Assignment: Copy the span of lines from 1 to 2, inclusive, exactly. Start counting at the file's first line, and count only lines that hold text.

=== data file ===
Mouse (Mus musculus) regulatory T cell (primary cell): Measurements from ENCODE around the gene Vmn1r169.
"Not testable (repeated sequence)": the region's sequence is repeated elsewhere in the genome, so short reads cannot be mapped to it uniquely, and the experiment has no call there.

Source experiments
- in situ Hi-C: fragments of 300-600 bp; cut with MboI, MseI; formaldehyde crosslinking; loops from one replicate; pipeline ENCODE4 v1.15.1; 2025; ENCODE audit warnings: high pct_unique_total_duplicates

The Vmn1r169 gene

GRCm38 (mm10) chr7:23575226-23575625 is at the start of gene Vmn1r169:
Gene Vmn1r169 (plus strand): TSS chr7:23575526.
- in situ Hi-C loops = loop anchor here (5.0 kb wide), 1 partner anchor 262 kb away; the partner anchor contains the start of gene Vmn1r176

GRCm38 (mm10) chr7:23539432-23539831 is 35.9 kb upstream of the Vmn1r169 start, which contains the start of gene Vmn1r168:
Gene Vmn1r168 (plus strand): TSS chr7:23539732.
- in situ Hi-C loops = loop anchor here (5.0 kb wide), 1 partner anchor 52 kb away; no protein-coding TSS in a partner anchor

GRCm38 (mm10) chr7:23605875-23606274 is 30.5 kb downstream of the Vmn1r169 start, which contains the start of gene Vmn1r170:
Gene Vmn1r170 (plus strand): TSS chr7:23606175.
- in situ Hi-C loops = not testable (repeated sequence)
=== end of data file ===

Mouse (Mus musculus) regulatory T cell (primary cell): Measurements from ENCODE around the gene Vmn1r169.
"Not testable (repeated sequence)": the region's sequence is repeated elsewhere in the genome, so short reads cannot be mapped to it uniquely, and the experiment has no call there.